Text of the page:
- Respectable performance
- Decent connectivity
- Expandable memory
- Mediocre battery life
- Dull screen
- Drab design
- Review Price: £249.99
- Tegra 3 quad-core 1.2GHz processor
- 1GB RAM
- 16GB internal memory
- microSD memory card slot
Lower-cost tablets are all the rage these days. Where most budget tablets were once borderline unusable, tabs like the Acer Iconia Tab A210 can now offer fast processors, decent-quality screens and almost all the capability of more expensive devices, all for well under £300.
It may not be desirable or all that slick, but the Acer Iconia Tab A210 does tick some of the right boxes for the tech-heads.
Acer Iconia Tab A210 Design
The Acer Iconia Tab A210 is a 10.1-inch tablet. It’s still the most common size among Android tablets, and while it sits happily among its 10-inch peers, it’s as much a reaction to the low-cost Google Nexus 7 as rival full-size models.
Acer’s plan here is to shave off all the thrills to provide about 85 percent of what the top models offer for around 60 percent of the price. For a 16GB Acer Iconia Tab A210, you’re looking at a cost of around £250. It sits half-way between the Google Nexus 7 and iPad 4.
One of the first casualties of going for an Acer tablet is style. Although the Acer Iconia Tab A210 uses a similar frame design to the higher-end models in the range, it’s not particularly attractive. The textured silver back is a single piece of curved, dotted plastic, but it bulges out conspicuously and lacks grace – a bit like the lid of a budget laptop.
The Acer Iconia Tab A210 isn’t slim or light, either. At 712g and 12.4mm thick, it’s a chunky beast that’ll give you forearms the size of thighs if you try and hold it one-handed daily.
This is a landscape orientation tablet that you’re meant to hold in two hands. However, its edges aren’t smoothly curved but relatively sharp on these sides. In-hand comfort is just ok, nothing more.
A lack of design panache robs the Acer Iconia Tab A210 of the desirability factor that’s a pretty important part of a tablet. And although valuing function over form is a strategy we can respect, the added weight factor means it encroaches into what the tablet is actually like to use too.
Acer Iconia Tab A210 Specs
There are some hardware benefits, though. The Acer Iconia Tab A210 offers above-average connectivity. All the connectors bar the power plug sit on the left edge, some out on show, others under a little plastic flap. Nakedly showing their wares are the headphone jack, microUSB socket and full-size USB. It’s the USB that’s a break from the norm, letting you plug in a keyboard or mouse easily. A thinner tablet simply couldn’t fit one in.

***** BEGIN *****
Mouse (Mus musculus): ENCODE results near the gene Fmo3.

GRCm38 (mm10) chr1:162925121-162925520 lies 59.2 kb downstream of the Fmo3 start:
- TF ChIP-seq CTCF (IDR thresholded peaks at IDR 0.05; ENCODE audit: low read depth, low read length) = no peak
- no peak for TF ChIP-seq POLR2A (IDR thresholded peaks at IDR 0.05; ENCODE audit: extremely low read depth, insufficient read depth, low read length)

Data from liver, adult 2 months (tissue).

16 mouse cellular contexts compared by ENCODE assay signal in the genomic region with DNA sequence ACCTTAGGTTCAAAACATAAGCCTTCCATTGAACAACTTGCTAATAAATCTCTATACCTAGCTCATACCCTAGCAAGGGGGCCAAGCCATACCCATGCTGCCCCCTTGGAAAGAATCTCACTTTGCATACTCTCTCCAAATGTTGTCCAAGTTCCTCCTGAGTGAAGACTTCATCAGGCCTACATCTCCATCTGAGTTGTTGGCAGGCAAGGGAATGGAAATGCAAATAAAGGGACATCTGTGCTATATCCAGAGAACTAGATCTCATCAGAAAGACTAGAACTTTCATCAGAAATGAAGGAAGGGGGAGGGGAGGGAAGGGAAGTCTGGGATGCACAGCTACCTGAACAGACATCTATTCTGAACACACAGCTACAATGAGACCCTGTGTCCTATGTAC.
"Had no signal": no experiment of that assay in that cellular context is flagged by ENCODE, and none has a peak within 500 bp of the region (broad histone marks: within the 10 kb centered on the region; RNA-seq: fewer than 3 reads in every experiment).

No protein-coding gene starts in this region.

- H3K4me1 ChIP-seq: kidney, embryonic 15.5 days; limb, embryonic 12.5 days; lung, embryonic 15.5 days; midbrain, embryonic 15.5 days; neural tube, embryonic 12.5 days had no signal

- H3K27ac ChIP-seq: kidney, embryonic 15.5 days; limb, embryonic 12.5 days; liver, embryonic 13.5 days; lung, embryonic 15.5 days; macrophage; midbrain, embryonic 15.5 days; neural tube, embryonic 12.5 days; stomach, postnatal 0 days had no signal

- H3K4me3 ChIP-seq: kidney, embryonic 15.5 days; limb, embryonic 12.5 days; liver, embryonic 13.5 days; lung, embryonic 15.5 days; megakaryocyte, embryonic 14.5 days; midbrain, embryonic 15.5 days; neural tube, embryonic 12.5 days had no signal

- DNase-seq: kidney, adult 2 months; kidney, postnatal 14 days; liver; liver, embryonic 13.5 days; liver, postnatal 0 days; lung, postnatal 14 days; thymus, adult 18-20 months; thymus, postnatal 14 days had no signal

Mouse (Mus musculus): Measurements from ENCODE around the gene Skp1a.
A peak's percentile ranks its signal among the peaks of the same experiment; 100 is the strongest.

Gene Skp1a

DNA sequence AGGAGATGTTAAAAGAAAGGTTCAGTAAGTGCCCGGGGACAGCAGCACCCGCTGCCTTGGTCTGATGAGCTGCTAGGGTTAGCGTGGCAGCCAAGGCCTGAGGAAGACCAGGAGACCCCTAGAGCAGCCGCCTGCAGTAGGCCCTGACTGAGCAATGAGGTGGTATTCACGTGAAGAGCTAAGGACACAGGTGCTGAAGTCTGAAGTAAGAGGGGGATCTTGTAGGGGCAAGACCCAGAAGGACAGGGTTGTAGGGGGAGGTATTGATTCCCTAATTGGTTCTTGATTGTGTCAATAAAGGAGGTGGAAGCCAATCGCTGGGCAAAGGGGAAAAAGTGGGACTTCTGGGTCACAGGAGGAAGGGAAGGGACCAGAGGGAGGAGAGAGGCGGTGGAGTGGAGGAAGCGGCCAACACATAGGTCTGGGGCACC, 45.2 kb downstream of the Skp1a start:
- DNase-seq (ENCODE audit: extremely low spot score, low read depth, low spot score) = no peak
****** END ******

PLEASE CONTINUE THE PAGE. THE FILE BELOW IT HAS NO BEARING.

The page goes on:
Under the plastic flap on this edge there’s a microSD memory card slot and a little recessed reset button. The flap isn’t exactly graceful and cements the Acer Iconia Tab A210 as vice president of the tablet world’s chess club, in aesthetic terms, but it helps to ensure that your hands don’t rest over any of the sockets.
The Acer Iconia Tab A210 isn’t a tablet most will be proud to hang out with, but there are a few thoughtful hardware tweaks like this.
There’s an autorotate lock on the top edge – which is extremely useful for extreme lounging – and there are stereo speakers on the rear, rather than just the mono you might expect in a low-ish-cost tablet. And while the back doesn’t look great, it is lightly textured to give a more pleasant surface for your digits to rest upon.
The Acer Iconia Tab A210 – it’s not cool, it’s not sleek and it’s not hugely desirable, but it doesn’t make any downright wrong hardware decisions either. Aside from the dated-feeling cylindrical power socket, that is – it’s so 2007.
Acer Iconia Tab A210 Screen
The aspect of budget tablets of old that suffered the most from cost-saving cuts was the screen. Rubbish TN panels would become a veiled mess as soon as you turned the tablet the wrong way, and thankfully the Acer Iconia Tab A210 is nothing like those old dogs.
There’s a loss of brightness when the Acer Iconia Tab A210 tablet is viewed from an angle, but you can still see fairly clearly what’s on screen – there’s no show-stopping contrast shift here. And at 10.1 inches across, you could just about squeeze a couple friends around the tablet to watch a film.
The Acer Iconia Tab A210’s screen resolution is on-par with leading Android tablets of 2011 like the Samsung Galaxy Tab 10.1 – 1,280 x 800 pixels. In these days of Retina displays and Full HD tablets, it’s not impressive, and is only on-par with the 7-inch, cheaper Google Nexus 7.
Much like its design, the Acer Iconia Tab A210 screen is functional but little more. Colours look washed out and the pixel structure is quite visible, making it look like there are tiny little lines etched into the display if you set your critical gaze to full beam.
Top brightness isn’t too hot either, which will be a problem if you intend to use the tablet outside, as its finish is highly reflective. The screen is best described as pedestrian.
Acer Iconia Tab A210 Interface
The Acer Iconia Tab A210 uses a modified version of Google’s Android OS, the Ice Cream Sandwich version. Acer’s custom user interface doesn’t fiddle with the system’s basics too much, and you still have the standard five home screens to fill with widgets, shortcuts and the like.
Thanks to the quad-core Tegra 3 1.2GHz processor, general performance is good but – like any Ice Cream Sandwich-based tablet – it could really do with an upgrade to Android Jelly Bean. This version is much faster, and while the Acer Iconia Tab A210 doesn’t suffer from major lag, there are occasional creaky transitions and pauses.